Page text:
Grasses Are More Than Green
To many people, grass is dense, green coverage for the lawn. In fact, there are many varieties of grass that can be used for so much more—to accent landscapes and patios; to add color, texture and sound to the garden.
Long, swaying grasses may be part of a lovely meadow scene; other grasses serve as a home and food source for wildlife; and some can add interest to a winter landscape.
Think pampas, big and little bluestem, prairie dropseed, cord, porcupine, fountain, feather and hair grasses — the names alone suggest the fabulous array of options available for planting, many of which have the added advantage of being native to an area and, thus, environmentally responsible choices.
Ornamental grasses are beautiful and easy to grow and maintain. Give them a home in well-drained soil and sufficient room to grow and they will be happy with hardly any fertilizer or irrigation and only a bit of maintenance.
Grasses of some sort are native to almost every ecosystem, from arctic tundras to arid deserts, and from coastal shores to swamps and wetlands. And "ornamental grasses" aren't limited to just the grass family (Poeceae), but include other grass-like perennials such as sedges, rushes, restios, cat-tails and bamboos.
Assessing the area
To find just the right ornamental grass, begin by assessing the area where they will be used. Determine the lighting and moisture available, then think about what size of plant will work best in that spot. Ornamental grasses range from low-growing groundcovers to giant, towering clumps and come in a wide range of colors and textures, so the only limit is imagination and space. Using only native plants may narrow the options a bit, but there should still be plenty to choose among.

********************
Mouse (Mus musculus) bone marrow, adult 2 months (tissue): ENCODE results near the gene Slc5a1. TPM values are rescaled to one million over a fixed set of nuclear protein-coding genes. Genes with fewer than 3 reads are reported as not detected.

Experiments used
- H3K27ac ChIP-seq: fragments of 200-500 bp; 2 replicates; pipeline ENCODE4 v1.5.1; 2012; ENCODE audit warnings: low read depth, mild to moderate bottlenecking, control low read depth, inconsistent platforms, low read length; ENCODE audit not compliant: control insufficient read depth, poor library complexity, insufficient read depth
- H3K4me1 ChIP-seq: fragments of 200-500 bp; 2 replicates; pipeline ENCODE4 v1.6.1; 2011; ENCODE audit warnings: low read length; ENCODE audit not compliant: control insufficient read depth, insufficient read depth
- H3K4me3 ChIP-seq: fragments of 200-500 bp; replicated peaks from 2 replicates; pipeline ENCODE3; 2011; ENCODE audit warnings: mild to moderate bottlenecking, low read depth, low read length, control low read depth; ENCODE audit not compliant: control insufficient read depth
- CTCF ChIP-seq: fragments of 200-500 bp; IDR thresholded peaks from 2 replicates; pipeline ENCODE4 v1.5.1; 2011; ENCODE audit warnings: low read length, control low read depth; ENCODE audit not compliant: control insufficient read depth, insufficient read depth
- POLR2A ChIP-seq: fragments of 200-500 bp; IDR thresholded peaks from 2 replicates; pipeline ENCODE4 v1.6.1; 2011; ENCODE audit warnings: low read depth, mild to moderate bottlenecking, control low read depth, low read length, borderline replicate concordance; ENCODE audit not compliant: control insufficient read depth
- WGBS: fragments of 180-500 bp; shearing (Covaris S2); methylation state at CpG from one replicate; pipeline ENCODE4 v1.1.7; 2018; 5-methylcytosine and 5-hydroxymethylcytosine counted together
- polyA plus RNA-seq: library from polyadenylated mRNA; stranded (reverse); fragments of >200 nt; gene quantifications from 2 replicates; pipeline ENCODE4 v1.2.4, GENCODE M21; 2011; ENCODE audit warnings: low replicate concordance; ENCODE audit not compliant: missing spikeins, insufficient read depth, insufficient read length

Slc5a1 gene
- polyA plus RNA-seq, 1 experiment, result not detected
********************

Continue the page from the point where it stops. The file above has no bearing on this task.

Also, think about what other plants will be included in the area. Will grasses be used with other grasses or with wildflowers, bulbs or bedding plants? Knowing the plant mix you hope to use will help narrow the options.
Now the fun part begins: Choosing the species or cultivars to buy. It helps to see photos, so get a high-quality ornamental grass book, several of which are available at libraries, bookstores and online. Be careful not to pick plants that can become invasive or plants not suited for local conditions. Ornamental grasses should be purchased from reputable dealers as seed, container plants or plugs and bare-root plants. Seed is the least expensive choice but, needless to say, will take a little longer to become established.
Once the grasses are in the ground, keep them well watered and tended until they become established, then sit back and enjoy — no mower needed!
North Carolina landscapes
Residents have many attractive choices for grasses that will thrive here. Dwarf blue fescue (or sheep's fescue) is a favorite for ground cover and good for small gardens. It can be used across North Carolina, as can plume grass and eulalia grass (above). Showy pampas grass (upper left) is hardy throughout the state except in the highest mountain elevations. Weeping lovegrass is popular in eastern North Carolina for eroded areas and slopes. For more ideas, consult with your local garden center or visit North Carolina Cooperative Extension Office's website at www.ces.ncsu.edu for lists and photos.